The White House has released its National Cybersecurity Strategy Implementation Plan (NCSIP). The plan outlines over 60 federal initiatives including job protection, cybercrime and building a cyber workforce. 

Each NCSIP initiative is assigned to a responsible agency and has a timeline for completion. Some initiatives, such as budgets, have been completed ahead of schedule. This is the first iteration of the plan and will be updated annually.

The Office of the National Cyber Director (ONCD) will coordinate activities under the plan, including an annual report on the status of implementation, and partner with the Office of Management and Budget (OMB) to ensure funding proposals in the President’s Budget Request are aligned with NCSIP initiatives. The administration looks forward to implementing this plan in continued collaboration with the private sector, civil society, international partners, congress and state, local, Tribal and territorial governments. 

Defending critical infrastructure

During a cyber incident, it is critical that the government acts in a coordinated manner and that private sector and partners know how to get help. The Cybersecurity and Infrastructure Security Agency (CISA) will lead a process to update the National Cyber Incident Response Plan. The update will also include clear guidance to external partners on the roles and capabilities of Federal agencies in incident response and recovery.

Disrupting and dismantling threat actors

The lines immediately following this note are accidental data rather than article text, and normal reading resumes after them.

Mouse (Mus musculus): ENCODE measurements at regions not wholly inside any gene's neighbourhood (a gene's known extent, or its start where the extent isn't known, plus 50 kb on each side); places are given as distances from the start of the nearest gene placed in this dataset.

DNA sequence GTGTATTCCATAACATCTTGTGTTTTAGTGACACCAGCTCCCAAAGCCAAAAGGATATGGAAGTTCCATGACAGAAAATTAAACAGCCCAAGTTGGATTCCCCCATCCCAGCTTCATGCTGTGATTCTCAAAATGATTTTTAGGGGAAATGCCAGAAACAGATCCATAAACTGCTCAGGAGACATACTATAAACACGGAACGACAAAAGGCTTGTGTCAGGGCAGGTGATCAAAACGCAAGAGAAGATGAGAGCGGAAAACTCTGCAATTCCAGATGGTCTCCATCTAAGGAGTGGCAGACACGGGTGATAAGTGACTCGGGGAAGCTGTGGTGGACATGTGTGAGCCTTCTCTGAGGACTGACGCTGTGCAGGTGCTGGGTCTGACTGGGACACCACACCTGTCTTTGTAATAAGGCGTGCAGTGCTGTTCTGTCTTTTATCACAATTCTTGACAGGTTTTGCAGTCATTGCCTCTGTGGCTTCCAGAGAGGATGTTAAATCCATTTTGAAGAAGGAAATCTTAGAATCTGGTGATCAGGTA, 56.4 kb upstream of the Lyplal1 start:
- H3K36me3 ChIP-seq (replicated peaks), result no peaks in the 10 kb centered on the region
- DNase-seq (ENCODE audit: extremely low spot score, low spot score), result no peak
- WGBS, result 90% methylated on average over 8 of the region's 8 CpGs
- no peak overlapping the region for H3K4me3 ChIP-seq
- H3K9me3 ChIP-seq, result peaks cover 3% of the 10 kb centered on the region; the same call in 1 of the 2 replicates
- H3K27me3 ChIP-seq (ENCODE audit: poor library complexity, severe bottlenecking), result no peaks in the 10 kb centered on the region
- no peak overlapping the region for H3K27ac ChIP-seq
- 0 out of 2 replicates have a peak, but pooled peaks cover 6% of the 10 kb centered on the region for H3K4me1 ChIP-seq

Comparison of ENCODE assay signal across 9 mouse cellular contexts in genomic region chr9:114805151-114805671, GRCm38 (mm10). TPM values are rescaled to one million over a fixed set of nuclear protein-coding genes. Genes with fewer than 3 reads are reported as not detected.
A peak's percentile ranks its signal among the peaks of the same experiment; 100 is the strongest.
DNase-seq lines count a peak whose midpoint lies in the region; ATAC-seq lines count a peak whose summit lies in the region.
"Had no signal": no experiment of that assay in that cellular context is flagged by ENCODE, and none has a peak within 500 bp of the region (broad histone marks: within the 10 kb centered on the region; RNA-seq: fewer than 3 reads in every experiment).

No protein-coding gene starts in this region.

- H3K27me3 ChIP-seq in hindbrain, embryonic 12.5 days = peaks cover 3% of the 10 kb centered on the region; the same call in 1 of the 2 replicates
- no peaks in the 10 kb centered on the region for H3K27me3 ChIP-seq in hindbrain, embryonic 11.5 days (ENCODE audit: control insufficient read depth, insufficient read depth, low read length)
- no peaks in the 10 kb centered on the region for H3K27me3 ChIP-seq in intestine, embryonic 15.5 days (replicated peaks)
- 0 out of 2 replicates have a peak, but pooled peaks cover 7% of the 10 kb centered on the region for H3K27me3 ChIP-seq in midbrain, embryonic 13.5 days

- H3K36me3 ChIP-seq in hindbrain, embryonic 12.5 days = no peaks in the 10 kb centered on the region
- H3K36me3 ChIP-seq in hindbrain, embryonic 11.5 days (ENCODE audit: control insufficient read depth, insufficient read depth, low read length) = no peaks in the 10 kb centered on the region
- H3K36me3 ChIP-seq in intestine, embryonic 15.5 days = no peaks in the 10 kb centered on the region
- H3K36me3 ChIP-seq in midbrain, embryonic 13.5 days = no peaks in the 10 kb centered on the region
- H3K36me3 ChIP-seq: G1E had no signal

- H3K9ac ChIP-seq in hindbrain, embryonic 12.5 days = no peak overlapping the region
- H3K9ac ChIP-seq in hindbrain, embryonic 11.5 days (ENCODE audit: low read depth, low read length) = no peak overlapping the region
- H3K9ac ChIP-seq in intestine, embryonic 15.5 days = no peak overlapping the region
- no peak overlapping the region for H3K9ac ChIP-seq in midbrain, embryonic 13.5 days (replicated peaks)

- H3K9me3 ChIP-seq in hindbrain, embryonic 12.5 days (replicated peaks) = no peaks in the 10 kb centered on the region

The FBI will work with Federal, international and private sector partners to carry out disruption operations against the ransomware ecosystem, including virtual asset providers that enable laundering of ransomware proceeds and web fora offering initial access credentials or other material support for ransomware activities. A complementary initiative, led by CISA, will include offering resources such as training, cybersecurity services, technical assessments, pre-attack planning and incident response to high-risk targets of ransomware, like hospitals and schools, to make them less likely to be affected and to reduce the scale and duration of impacts if they are attacked.

Investing in a resilient future

The National Institute of Standards and Technology (NIST) will convene the Interagency International Cybersecurity Standardization Working Group to coordinate major issues in international cybersecurity standardization and enhance U.S. federal agency participation in the process. NIST will also finish standardization of one or more quantum-resistant publickey cryptographic algorithms.

Forging international partnerships to pursue shared goals

The Department of State will publish an International Cyberspace and Digital Policy Strategy that incorporates bilateral and multilateral activities. The department will also work to catalyze the development of staff knowledge and skills related to cyberspace and digital policy that can be used to establish and strengthen country and regional interagency cyber teams to facilitate coordination with partner nations.